What then happened, or didn’t happen, was equally remarkable. With opinion polls showing 85% public support for his intervention, the chancellor then applied the brakes. The government kept on not quite
sending military armaments. Even when it did, it didn’t let the world
know. Instead of setting out what Germany wanted to achieve, Scholz
talked about what Germany wanted to avoid. First and foremost, nuclear annihilation. Everyone wants to avoid that. It was little more than politics as
truism, hiding behind public anxieties as faux justification for a lack of leadership.
The lack of military expertise hasn’t helped. On TV and across the media, military historians and specialists are thin on the ground in a country that
instinctively recoils at the subject of warfare. Into the void has stepped in a
predictable group of 1968ers, who still recite the mantras of the peace movement of past generations.
One of the most trenchant spats took place in the weekly newspaper Die Zeit, involving the philosopher Jürgen Habermas and the (comparatively younger) American historian, Timothy Snyder, each of whom set out their wildly different stalls.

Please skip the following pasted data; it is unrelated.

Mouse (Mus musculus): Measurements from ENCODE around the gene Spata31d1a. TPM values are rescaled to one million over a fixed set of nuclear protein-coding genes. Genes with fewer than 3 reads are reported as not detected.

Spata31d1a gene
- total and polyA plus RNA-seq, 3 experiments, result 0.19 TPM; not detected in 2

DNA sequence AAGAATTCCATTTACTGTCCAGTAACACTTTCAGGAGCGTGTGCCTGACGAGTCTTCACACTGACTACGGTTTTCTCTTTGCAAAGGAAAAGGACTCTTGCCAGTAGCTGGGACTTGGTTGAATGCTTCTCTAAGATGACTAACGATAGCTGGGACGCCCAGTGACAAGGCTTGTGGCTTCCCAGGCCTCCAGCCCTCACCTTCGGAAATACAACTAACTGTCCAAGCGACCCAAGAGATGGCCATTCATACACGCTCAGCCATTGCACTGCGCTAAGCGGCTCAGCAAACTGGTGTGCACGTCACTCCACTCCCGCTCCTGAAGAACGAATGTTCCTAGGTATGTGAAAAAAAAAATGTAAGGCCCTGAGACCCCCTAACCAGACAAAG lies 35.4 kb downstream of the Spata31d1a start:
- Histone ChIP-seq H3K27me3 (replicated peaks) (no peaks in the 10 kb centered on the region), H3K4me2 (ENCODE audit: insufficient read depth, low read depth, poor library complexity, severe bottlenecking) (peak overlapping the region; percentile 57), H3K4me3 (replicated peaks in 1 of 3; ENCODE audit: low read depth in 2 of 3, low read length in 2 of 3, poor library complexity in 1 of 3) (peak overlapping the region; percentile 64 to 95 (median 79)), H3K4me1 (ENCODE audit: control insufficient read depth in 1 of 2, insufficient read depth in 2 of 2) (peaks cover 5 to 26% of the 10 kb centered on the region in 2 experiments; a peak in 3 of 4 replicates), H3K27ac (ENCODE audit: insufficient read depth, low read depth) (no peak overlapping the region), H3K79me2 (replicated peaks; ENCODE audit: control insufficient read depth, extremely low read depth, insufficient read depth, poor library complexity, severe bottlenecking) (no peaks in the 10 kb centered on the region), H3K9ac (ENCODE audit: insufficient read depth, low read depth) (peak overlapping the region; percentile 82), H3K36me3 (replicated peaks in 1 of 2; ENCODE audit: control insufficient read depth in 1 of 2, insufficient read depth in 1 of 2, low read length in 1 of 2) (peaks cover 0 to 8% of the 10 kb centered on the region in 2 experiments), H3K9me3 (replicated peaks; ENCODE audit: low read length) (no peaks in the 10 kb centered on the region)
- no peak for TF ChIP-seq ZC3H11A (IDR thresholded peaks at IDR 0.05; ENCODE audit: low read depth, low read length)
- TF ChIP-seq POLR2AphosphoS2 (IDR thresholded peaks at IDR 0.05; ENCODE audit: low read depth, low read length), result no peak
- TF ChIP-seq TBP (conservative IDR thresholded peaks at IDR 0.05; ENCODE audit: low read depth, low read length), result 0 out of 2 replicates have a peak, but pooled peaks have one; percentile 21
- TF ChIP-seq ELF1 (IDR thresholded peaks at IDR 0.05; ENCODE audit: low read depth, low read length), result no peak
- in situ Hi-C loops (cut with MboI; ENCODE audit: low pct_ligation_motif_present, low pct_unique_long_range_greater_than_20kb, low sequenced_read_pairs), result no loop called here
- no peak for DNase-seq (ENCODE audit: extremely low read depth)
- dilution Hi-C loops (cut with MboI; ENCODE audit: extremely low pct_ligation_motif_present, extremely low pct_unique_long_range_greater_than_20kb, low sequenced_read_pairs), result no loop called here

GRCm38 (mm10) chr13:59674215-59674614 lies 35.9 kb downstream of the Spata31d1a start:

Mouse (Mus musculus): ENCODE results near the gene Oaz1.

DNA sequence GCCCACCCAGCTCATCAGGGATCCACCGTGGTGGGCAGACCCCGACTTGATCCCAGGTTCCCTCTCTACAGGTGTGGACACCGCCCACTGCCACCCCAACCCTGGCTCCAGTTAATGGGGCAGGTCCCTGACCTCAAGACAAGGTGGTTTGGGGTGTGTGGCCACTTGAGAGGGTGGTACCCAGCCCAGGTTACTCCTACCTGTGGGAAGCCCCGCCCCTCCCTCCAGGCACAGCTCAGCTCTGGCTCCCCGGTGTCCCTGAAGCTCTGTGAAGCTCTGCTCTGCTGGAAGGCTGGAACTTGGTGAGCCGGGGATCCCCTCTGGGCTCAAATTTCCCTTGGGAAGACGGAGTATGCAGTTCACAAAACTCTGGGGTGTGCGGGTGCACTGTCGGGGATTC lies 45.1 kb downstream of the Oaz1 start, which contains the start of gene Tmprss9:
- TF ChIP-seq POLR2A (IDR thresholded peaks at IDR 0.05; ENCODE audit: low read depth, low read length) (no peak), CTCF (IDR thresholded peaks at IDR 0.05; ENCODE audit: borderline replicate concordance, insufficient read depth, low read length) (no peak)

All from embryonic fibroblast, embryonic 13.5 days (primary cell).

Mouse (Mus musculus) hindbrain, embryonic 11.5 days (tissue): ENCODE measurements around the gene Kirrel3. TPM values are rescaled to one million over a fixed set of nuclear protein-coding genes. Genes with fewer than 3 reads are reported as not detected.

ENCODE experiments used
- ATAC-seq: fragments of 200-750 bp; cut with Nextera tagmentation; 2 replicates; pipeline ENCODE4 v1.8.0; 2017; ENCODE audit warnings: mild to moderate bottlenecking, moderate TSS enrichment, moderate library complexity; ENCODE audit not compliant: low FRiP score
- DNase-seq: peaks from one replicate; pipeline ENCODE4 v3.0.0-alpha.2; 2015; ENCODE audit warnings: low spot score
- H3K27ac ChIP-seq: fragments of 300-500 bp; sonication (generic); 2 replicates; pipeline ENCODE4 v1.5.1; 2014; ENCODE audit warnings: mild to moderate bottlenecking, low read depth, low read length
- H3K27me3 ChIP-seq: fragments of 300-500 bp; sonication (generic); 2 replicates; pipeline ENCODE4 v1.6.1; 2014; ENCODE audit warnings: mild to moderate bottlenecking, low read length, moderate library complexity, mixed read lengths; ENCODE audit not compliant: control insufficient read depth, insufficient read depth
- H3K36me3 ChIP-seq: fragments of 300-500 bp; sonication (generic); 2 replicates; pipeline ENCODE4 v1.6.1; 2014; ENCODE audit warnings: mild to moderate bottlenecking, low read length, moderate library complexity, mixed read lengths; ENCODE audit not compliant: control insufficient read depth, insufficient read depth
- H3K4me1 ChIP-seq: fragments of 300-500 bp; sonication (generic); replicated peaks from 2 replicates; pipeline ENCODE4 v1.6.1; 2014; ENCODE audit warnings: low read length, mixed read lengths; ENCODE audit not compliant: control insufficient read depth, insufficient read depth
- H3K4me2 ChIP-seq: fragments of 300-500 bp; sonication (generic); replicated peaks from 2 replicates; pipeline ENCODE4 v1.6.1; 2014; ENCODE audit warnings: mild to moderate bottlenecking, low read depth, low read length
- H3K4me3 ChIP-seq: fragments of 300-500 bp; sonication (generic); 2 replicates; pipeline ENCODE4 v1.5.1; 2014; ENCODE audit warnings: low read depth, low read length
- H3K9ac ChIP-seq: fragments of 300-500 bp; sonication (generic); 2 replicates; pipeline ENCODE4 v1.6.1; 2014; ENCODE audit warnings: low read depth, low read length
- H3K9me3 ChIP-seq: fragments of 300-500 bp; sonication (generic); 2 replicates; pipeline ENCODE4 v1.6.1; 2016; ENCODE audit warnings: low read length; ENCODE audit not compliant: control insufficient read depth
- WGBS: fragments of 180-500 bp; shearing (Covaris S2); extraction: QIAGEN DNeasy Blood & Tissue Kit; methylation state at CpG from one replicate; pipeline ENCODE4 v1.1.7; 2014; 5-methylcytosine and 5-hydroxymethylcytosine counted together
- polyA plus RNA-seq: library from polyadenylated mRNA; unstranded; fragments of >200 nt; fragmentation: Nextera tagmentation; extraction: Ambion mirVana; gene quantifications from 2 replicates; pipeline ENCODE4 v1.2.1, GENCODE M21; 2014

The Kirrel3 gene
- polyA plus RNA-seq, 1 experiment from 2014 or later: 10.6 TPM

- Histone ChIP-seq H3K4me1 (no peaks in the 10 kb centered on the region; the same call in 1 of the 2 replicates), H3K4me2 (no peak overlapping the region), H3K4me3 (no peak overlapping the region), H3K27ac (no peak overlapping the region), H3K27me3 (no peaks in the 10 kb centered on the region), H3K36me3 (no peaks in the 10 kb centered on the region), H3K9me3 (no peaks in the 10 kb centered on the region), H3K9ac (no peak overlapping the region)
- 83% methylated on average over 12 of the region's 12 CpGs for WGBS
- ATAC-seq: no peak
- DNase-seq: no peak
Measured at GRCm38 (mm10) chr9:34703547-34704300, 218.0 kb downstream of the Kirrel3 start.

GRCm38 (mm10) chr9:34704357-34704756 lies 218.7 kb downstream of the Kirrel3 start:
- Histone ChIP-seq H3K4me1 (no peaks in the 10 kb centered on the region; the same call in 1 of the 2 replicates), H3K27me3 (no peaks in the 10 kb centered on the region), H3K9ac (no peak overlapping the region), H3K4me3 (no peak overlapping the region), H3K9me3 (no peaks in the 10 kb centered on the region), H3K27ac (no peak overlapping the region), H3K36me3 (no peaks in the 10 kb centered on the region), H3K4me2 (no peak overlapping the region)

For Habermas, it was the usual cocktail of Germany’s war guilt, infused with standard scepticism about Nato. Snyder accused him of “writing from the perspective of a sentimentalised West Germany in the 1970s”. Habermas, he said, “presents Germany not as a major democracy with power and responsibility, but instead as the Kremlin would like for Germans today to see it: as a pawn in a larger game, with no choice but to submit to larger realities.”
These rhetorical barrages fail to reflect a more nuanced picture. The perception of Germany’s response is worse than the reality. But the failure
to more positively project the role the country has played is part of a historic
problem. Scholz faces immense difficulties in persuading his population to unlearn all the lessons of the past 80 years and to welcome the shipment of heavy weaponry. His discomfort is deep.
At the same time, Germany is giving Ukraine enormous financial aid, while
accommodating unprecedented numbers of refugees. Unlike in Britain, few questions are asked at a time of emergency.
The economics ministry, under the impressive Robert Habeck, is detailed
and thoughtful. In just a few weeks, he has already diversified Germany’s
energy requirements away from Russia. The original pipeline, Nordstream I, has been turned back on by Moscow, albeit operating at well below half capacity. Ministers assume it is just a matter of time before Putin switches it off. Gas reserves are being built up; the population is being warned of a tough winter ahead.